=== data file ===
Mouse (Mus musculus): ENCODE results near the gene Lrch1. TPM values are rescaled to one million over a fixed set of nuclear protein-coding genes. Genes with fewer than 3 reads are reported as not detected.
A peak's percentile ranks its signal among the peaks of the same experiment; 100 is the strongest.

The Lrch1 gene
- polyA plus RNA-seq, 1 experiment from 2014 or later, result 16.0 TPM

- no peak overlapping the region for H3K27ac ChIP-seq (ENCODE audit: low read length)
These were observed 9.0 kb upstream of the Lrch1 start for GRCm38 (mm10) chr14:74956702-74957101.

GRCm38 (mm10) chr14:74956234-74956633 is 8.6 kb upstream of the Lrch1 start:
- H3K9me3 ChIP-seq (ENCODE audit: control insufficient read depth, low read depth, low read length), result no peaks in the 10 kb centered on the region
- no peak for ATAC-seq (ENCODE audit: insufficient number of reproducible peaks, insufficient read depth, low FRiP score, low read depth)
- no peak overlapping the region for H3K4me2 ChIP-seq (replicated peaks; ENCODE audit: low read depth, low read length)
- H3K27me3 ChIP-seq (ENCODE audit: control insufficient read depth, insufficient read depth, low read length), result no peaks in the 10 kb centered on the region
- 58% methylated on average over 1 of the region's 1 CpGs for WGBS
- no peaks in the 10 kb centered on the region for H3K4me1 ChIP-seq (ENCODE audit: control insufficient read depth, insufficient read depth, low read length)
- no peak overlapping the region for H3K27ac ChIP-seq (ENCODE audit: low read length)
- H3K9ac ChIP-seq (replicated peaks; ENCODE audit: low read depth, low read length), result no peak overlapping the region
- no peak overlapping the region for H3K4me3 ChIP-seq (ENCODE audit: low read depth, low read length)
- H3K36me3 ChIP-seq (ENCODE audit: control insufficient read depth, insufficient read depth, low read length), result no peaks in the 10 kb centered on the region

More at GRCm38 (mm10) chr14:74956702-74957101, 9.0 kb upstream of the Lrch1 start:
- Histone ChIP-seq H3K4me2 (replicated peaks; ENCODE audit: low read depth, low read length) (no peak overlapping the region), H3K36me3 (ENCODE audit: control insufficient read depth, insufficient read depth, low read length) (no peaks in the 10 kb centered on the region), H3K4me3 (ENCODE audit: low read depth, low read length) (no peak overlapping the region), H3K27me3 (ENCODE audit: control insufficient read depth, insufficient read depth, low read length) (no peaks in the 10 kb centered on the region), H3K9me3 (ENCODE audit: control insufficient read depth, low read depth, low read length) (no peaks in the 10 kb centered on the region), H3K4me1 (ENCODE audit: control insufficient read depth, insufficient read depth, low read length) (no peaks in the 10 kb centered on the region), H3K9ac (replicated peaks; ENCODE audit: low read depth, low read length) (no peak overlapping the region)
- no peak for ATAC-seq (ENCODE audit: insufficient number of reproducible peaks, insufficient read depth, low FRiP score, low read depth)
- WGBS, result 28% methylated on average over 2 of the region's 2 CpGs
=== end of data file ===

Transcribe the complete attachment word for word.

Mouse (Mus musculus): ENCODE results near the gene Lrch1. TPM values are rescaled to one million over a fixed set of nuclear protein-coding genes. Genes with fewer than 3 reads are reported as not detected.
A peak's percentile ranks its signal among the peaks of the same experiment; 100 is the strongest.

The Lrch1 gene
- polyA plus RNA-seq, 1 experiment from 2014 or later, result 16.0 TPM

- no peak overlapping the region for H3K27ac ChIP-seq (ENCODE audit: low read length)
These were observed 9.0 kb upstream of the Lrch1 start for GRCm38 (mm10) chr14:74956702-74957101.

GRCm38 (mm10) chr14:74956234-74956633 is 8.6 kb upstream of the Lrch1 start:
- H3K9me3 ChIP-seq (ENCODE audit: control insufficient read depth, low read depth, low read length), result no peaks in the 10 kb centered on the region
- no peak for ATAC-seq (ENCODE audit: insufficient number of reproducible peaks, insufficient read depth, low FRiP score, low read depth)
- no peak overlapping the region for H3K4me2 ChIP-seq (replicated peaks; ENCODE audit: low read depth, low read length)
- H3K27me3 ChIP-seq (ENCODE audit: control insufficient read depth, insufficient read depth, low read length), result no peaks in the 10 kb centered on the region
- 58% methylated on average over 1 of the region's 1 CpGs for WGBS
- no peaks in the 10 kb centered on the region for H3K4me1 ChIP-seq (ENCODE audit: control insufficient read depth, insufficient read depth, low read length)
- no peak overlapping the region for H3K27ac ChIP-seq (ENCODE audit: low read length)
- H3K9ac ChIP-seq (replicated peaks; ENCODE audit: low read depth, low read length), result no peak overlapping the region
- no peak overlapping the region for H3K4me3 ChIP-seq (ENCODE audit: low read depth, low read length)
- H3K36me3 ChIP-seq (ENCODE audit: control insufficient read depth, insufficient read depth, low read length), result no peaks in the 10 kb centered on the region

More at GRCm38 (mm10) chr14:74956702-74957101, 9.0 kb upstream of the Lrch1 start:
- Histone ChIP-seq H3K4me2 (replicated peaks; ENCODE audit: low read depth, low read length) (no peak overlapping the region), H3K36me3 (ENCODE audit: control insufficient read depth, insufficient read depth, low read length) (no peaks in the 10 kb centered on the region), H3K4me3 (ENCODE audit: low read depth, low read length) (no peak overlapping the region), H3K27me3 (ENCODE audit: control insufficient read depth, insufficient read depth, low read length) (no peaks in the 10 kb centered on the region), H3K9me3 (ENCODE audit: control insufficient read depth, low read depth, low read length) (no peaks in the 10 kb centered on the region), H3K4me1 (ENCODE audit: control insufficient read depth, insufficient read depth, low read length) (no peaks in the 10 kb centered on the region), H3K9ac (replicated peaks; ENCODE audit: low read depth, low read length) (no peak overlapping the region)
- no peak for ATAC-seq (ENCODE audit: insufficient number of reproducible peaks, insufficient read depth, low FRiP score, low read depth)
- WGBS, result 28% methylated on average over 2 of the region's 2 CpGs